The article spotlights Operation FOCUS, which was the combined balloon/leaflet and RFE broadcast endeavours 1954-56. Richard notes that Part 2 will be posted next week and will cover the controversial RFE broadcasts during the revolution.
For the first time, the BBC has given detailed access to the plans it drew up in the Cold War for a Wartime Broadcasting System to operate in the event of nuclear war. Paul Reynolds, a former BBC diplomatic and foreign correspondent, has been studying the secrets of what was known as the “War Book”.
The War Book reveals a world of meticulous BBC planning. The Wartime Broadcasting System (WTBS) – referred to in the book as “Deferred Facilities” – would have operated from 11 protected bunkers spread across the UK.
Known as “Regional Seats of Government”, these would also have sheltered government ministers and staff from government departments during what is termed a “nuclear exchange”. The BBC had a studio in each, usually with five staff drawn mostly from nearby local radio stations.
The BBC’s headquarters would have been a bunker at the Engineering Training Department at Wood Norton in Worcestershire, where 90 BBC staff would have been assembled, including engineers, announcers, 12 news editors and sub-editors and ominously “two nominations from Religious Broadcasting”. Output would have been controlled by the government.
To keep the public amused during Armageddon, a collection of cassette tapes of old radio programmes including the Goon Show, Just a Minute and Round the Horne, was kept in a grey locker at Wood Norton. It was eventually realised, however, that these were redundant. If there had been a nuclear attack, radios would probably have been dependent on batteries and these would have needed to be conserved for news and important announcements.[…]
Oh how I would love to read a copy of the “War Book”–! I hope, at some point, the BBC adds it to their online archives. Last year, we published a post with the actual statement the BBC would have broadcast in the event of a nuclear exchange. Click here to read the post.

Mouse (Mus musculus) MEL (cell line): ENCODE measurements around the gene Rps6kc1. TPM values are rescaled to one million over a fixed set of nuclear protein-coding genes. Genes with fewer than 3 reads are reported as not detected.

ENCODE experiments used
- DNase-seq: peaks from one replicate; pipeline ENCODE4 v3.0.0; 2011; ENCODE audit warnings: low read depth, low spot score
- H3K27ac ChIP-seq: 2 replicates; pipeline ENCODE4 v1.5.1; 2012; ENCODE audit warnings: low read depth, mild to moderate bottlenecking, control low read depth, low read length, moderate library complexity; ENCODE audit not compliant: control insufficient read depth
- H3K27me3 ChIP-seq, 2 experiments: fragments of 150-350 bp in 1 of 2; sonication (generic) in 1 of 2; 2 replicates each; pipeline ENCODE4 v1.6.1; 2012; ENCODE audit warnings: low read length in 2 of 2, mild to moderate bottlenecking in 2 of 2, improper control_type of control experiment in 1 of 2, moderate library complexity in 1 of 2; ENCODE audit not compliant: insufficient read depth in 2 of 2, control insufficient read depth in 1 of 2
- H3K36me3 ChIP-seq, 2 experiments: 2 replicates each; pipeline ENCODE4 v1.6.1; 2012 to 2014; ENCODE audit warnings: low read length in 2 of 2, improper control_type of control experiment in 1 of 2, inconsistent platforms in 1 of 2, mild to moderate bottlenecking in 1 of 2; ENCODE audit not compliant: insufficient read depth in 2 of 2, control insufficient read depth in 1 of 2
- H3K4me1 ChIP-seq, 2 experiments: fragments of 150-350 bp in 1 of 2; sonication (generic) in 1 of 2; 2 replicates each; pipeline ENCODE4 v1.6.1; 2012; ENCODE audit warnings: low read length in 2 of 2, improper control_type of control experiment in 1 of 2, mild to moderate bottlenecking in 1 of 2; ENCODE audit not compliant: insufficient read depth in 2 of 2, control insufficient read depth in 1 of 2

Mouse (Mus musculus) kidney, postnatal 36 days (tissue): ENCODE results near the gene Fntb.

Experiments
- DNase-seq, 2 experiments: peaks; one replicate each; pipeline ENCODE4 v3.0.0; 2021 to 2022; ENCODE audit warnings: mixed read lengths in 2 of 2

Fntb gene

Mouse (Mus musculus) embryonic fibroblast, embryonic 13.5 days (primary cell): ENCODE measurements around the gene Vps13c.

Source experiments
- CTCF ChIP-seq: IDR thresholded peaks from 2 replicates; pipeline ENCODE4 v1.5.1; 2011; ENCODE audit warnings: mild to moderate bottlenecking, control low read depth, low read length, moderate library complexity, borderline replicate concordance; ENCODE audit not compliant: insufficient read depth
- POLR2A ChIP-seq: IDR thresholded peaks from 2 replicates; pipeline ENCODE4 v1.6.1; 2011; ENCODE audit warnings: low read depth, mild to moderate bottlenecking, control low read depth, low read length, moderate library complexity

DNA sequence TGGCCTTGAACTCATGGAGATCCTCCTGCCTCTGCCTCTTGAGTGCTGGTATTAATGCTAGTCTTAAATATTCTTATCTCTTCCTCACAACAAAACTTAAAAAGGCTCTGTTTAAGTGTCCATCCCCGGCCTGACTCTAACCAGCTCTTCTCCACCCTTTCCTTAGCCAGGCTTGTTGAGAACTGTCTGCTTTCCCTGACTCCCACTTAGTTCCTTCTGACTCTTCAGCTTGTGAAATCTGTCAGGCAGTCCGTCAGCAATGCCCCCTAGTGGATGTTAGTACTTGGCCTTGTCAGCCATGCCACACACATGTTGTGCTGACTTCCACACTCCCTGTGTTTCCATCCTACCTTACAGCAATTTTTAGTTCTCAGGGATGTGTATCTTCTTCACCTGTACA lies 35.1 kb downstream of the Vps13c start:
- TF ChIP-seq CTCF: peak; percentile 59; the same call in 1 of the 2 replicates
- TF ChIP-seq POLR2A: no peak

My post was written some time earlier and scheduled to publish Saturday while I was traveling. Unfortunately, the Cold War Radio Vignettes articles I had linked to were removed prior to Saturday.
I contacted Richard Cummings who has kindly assembled a small PDF booklet with the text from all of the posts I had referenced and is allowing me to share it here on the SWLing Post.
Richard asks that if any Post readers have information about these clandestine broadcasts and is willing to share it with him, he would me most thankful. His contact information is on the front page of the PDF.
UPDATE: The links to Cold War Radio Radio Vignettes below became inactive just prior to publication. Richard Cummings has kindly assembled the texts I referenced and made a PDF booklet available for SWLing Post readers. Click here to download.
Whaddon: Secret life of village that helped crack WW2 code
On May 9, 2016, Milton Keynes Amateur Radio Society members operated GB1SOE to establish contact with French special event station TM75SOE using WWII equipment
This was to commemorate the 75th anniversary of the first transmission sent back to Whaddon Hall, Buckinghamshire, by Special Operations Executive (SOE) agent Georges Begue. They operated from Whaddon Hall during Monday using a replica MKIII transmitter and HRO receiver, on the French side a WWII B2 spy set was used.
The BBC report: The Codebreakers at Bletchley Park are well known for their top secret work which helped to change the course of the World War Two.
But the Buckinghamshire village of Whaddon, just a few miles down the road, has long been forgotten, despite the vital role it played. It was codenamed Section 8 and was a satellite station for Bletchley Park.
It is hoped a new memorial will give it its rightful place in history.